Dinosaur Discovery Site digs up expansion plans, has soft reopening

Conner Bennett holds a fossil at the Dinosaur Track Museum, St. George, Utah, April 15, 2019 | Photo by Mikayla Shoup, St. George News

ST. GEORGE — Despite uncertain financial times ahead, the Dinosaur Discover Site at Johnson Farm has focused its future plans on a major expansion across the street from its current location on East Riverside Drive in St. George.

Slabs of dinosaur tracks prepped by volunteer. Photo in lower corner of slab shows work being done on slab prior to uncovering prints, Dinosaur Discovery Site, St. George, Utah, Oct. 31, 2016 | Photo by and courtesy of Jim Lillywhite, St. George News

But it might take some time.

Phased-in construction is planned to start within the next few years and is anticipated to take 20 years to complete depending on fundraising activities.

The city of St. George owns an additional seven acres directly across the road from the museum and that land is believed to be as richly endowed with dinosaur fossils as the current site.

Plans are to build a large covered and climate-controlled structure to house ongoing digs for additional fossil remains. This will allow visitors to view the work of the scientists as they dig for new discoveries.

Additionally, the plans include the construction of a research and repository building to house the hundreds of fossils currently uncovered and new ones yet to be unearthed.

A third building planned will be a structure for a natural history museum space, classroom and administrative office.

“This is something we’ve been working on since about 2005 with the idea we know there are more fossils across the street on St. George city property,” said Diana Azevedo, site executive director. “We want to develop the other side of the street.”

The museum reopened on Saturday after being closed under the previous state coronavirus recommendations on groups and social distancing. The museum will have more limited hours – being open between 10 a.m. and 12 p.m. for high-risk individuals and 12 to 5 p.m. for the rest of the general public, while only being open Thursday to Sunday. A full list of current visitor guidelines can be found here.

The Dinosaur Discovery Site has had a decade-long run of growth and expansion. Last year, the site had more than 56,000 visitors.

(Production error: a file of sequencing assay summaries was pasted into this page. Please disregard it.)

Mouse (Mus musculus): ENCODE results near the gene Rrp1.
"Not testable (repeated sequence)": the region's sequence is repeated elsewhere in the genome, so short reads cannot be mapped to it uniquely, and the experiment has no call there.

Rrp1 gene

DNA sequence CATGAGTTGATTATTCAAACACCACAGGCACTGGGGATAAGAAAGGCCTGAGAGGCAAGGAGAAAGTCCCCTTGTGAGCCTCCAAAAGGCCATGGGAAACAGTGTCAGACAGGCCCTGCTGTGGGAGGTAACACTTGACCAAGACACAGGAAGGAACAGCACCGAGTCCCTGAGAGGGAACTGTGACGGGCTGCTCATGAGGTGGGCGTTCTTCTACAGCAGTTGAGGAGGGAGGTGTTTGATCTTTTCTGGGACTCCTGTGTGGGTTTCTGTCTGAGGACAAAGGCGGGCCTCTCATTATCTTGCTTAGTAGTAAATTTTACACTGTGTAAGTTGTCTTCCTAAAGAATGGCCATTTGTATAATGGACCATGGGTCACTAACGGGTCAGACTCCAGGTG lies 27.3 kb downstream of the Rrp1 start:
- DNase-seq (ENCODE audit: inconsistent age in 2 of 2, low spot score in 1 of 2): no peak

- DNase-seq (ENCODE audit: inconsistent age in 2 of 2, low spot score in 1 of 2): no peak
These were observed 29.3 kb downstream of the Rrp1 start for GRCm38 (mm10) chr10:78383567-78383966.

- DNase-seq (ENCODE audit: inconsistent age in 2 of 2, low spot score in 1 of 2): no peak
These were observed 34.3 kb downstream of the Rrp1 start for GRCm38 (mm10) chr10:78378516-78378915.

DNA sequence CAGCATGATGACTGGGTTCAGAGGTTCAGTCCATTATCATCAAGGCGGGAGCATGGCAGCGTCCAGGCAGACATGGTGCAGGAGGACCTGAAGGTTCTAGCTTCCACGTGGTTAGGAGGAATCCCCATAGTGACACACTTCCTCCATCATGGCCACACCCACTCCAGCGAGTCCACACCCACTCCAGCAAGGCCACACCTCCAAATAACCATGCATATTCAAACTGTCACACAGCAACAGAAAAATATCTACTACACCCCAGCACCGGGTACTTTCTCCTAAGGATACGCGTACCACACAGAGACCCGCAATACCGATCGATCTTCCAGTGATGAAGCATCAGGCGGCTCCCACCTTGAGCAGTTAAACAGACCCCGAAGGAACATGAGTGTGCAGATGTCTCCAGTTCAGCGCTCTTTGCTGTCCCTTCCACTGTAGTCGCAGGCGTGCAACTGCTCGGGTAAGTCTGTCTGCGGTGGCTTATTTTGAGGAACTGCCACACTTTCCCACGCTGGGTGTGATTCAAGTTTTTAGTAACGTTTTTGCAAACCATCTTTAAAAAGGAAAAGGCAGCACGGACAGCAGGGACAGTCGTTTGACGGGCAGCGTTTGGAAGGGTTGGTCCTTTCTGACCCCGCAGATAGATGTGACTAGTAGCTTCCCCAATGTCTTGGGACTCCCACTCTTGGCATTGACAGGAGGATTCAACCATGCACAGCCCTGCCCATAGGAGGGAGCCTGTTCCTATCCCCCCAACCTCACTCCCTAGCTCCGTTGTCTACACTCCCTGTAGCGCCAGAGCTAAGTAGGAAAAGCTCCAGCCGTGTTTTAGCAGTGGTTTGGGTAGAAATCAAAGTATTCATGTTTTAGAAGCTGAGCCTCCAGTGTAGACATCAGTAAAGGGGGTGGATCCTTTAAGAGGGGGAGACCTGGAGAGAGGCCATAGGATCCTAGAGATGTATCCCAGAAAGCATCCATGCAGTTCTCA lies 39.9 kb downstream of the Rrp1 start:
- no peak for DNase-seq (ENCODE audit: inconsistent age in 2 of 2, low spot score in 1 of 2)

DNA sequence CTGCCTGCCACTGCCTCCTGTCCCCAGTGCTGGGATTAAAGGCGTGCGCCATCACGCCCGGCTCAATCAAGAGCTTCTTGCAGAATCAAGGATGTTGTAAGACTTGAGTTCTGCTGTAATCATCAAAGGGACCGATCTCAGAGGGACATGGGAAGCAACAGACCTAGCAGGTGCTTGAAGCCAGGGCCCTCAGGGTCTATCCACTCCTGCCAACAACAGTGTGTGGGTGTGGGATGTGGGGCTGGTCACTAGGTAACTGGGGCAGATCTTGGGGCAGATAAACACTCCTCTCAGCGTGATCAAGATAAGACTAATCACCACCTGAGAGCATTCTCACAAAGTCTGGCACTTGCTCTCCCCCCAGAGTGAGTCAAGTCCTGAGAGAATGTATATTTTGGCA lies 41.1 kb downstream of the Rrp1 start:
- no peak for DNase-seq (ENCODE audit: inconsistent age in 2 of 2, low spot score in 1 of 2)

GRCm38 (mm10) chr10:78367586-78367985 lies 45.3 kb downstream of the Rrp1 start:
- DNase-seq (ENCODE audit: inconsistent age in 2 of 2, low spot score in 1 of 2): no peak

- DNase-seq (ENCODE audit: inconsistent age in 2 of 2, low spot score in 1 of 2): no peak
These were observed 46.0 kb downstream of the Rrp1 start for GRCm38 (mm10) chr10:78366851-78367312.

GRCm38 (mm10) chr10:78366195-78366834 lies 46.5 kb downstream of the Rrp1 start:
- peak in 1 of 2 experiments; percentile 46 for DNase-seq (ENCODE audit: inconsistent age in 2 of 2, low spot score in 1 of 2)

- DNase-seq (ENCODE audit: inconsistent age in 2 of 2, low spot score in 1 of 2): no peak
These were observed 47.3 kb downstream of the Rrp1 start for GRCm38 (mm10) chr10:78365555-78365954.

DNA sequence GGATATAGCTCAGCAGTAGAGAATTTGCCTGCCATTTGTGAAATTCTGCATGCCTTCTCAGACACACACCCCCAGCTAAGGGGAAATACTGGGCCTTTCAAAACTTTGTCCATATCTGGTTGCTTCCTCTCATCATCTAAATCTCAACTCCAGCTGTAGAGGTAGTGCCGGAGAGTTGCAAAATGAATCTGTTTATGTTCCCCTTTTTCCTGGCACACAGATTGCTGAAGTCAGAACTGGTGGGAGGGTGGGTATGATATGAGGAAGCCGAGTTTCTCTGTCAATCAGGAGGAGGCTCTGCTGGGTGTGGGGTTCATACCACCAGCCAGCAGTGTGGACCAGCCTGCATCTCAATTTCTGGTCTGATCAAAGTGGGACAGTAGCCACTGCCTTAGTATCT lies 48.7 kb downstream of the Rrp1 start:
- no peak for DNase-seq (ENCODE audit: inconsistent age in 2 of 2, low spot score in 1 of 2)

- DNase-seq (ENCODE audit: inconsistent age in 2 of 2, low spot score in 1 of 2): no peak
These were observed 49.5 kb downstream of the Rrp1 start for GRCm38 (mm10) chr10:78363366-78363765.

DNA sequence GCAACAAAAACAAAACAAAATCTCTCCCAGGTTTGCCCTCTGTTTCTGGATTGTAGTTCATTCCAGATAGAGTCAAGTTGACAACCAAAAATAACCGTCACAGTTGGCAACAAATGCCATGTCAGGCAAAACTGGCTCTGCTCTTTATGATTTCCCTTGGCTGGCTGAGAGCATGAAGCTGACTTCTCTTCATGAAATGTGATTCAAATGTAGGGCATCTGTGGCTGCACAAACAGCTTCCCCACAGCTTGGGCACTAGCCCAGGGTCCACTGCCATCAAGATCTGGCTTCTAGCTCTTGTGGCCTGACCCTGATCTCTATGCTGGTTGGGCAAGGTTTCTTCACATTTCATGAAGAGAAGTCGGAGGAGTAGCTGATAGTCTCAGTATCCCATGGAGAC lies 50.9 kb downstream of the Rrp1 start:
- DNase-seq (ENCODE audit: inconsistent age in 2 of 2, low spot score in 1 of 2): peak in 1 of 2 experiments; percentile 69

St. George Dinosaur Discovery Site volunteer Jim Williams busy at work cleaning a coelacanth, a large fish thought to have become extinct 66 million years ago. This specimen along with others were found on the site. St. George, Utah, Feb. 20, 2020 | Photo by David Louis, St. George News

From a small number of dinosaur tracks found by a local optometrist on his farm in 2000, the site now has 1,957 cataloged specimens. Visitor growth has allowed the management to significantly expand the viewing areas and exhibits.

“With the expansion, we are hoping to reveal more specimens,” Azevedo said.

When completed, the expansion is anticipated to cost $50 million.

Many scholars have labeled the St. George Dinosaur Discovery Site as one of the best dinosaur track sites in the world.

The history of the museum began in 2000 when Dr. Sheldon Johnson, was leveling a hill on his farm.

After removing several feet of topsoil, Johnson discovered a thick layer of sandstone. This layer was a “paleontological jackpot” containing numerous dinosaur footprints.

Within a few months, trained paleontologists from around the state, plus hundreds of volunteers, helped uncover thousands of fossils.

St. George Dinosaur Discovery Site at Johnson Farm, St. George, Utah, Oct. 31, 2016 | Photo by and courtesy of Jim Lillywhite, St. George News

“The St. George track site is not only the oldest Jurassic dinosaur site in Utah, but it is also the best … site (of its kind) in western North America,” said paleontologist Jim Kirkland in a previous interview.

Within the museum are static displays, including the original sandstone layer dating back 200 million years ago.

The apex predator at the time in Southern Utah would have been Dilophosaurus, an eight-foot-tall dinosaur that would eventually evolve into Tyrannosaurus or T-Rex.

T-Rex was still millions of years away from the time the St. George fossil site was formed.

Including the footprints from larger dinosaurs, there are trace prints from fish, early crocodiles and mammals, Kirkland said.

Copyright St. George News, SaintGeorgeUtah.com LLC, 2020, all rights reserved.

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